If you spend a lot of time checking out posts on your Instagram Discover feed, chances are you’ve come across some plastic surgery videos or before-and-after shots. It’s become super trendy for plastic surgeons to market on Instagram, and for patients to share videos of their procedures (like Farrah Abraham’s posts about her vaginal rejuvenation process). Providers like Michael Salzhauer, M.D., a.k.a. Dr. Miami, constantly share videos and pics of popular surgeries.
But now, a new study shows that very few people posting surgery ads and using plastic surgery-related hashtags on Instagram are, in fact, reputable cosmetic-surgery providers. The takeaway? Don’t look for a plastic surgeon on social media.
The paper, published in Aesthetic Surgery Journal, looked at the Instagram results for 21 surgery-related hashtags including #boobjob, #facelift, #liposuction, and #brazilianbuttlift. They found 1.8 million tagged posts, and looked at the top nine posts from each hashtag. The majority of these posts were shared by foreign surgeons, and 26 percent were shared by doctors like ob-gyns and dermatologists who were not certified by the American Board of Plastic Surgery or the Royal College of Physicians and Surgeons of Canada. In fact, only 17.8 percent of the top posts came from board-certified plastic surgeons. And other people sharing the images and videos included spas, dentists, and even a hair salon.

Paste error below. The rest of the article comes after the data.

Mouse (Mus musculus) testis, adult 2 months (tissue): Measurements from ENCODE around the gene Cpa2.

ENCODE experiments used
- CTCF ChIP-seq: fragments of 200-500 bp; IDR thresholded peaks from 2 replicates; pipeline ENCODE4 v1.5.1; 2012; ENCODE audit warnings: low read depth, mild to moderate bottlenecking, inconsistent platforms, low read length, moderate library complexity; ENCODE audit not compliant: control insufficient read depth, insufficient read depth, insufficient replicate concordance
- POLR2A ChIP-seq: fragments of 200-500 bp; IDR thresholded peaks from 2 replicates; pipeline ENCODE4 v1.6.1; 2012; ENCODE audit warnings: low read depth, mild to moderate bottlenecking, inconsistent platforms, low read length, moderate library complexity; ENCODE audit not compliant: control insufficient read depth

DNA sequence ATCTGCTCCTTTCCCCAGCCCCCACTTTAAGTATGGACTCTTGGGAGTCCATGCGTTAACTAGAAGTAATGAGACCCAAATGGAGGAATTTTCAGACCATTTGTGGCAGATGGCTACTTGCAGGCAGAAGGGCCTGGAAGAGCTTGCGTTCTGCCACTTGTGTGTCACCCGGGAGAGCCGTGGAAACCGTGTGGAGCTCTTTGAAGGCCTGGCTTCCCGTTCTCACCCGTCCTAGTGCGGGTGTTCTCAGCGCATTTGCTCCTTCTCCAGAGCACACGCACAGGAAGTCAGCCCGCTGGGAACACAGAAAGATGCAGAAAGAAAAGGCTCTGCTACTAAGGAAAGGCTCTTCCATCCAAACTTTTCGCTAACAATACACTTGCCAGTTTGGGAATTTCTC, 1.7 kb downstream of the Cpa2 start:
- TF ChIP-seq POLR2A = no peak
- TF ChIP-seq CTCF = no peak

“This is a very scary finding,” researcher Robert Dorfman said in a press release. “Providers — ranging from physicians who are not licensed in plastic surgery to dentists, hair salon employees, and barbers — are doing procedures for which they do not have formal or extensive training. That’s extremely dangerous for the patient.”
There are much safer ways to find a surgeon than following Instagram filters. The American Society of Plastic Surgeons (ASPS) has an online tool allowing you to search for board-certified plastic surgeons by location. All the physicians listed are ASPS members, meaning they have more than six years of surgical training and experience with at least three of those years spent specifically in plastic surgery.
“One of the first steps you can take towards a successful procedure is to become an educated consumer,” the ASPS website advises. “Read about patient safety and how to make smart choices about your surgeon and the facilities where your procedure will be performed. Browse through before-and-after photos to see the kinds of improvements surgical and minimally-invasive procedures can make.”
Basically, do your research — and always, always go with a board-certified plastic surgeon.
This article originally appeared on Women’s Health.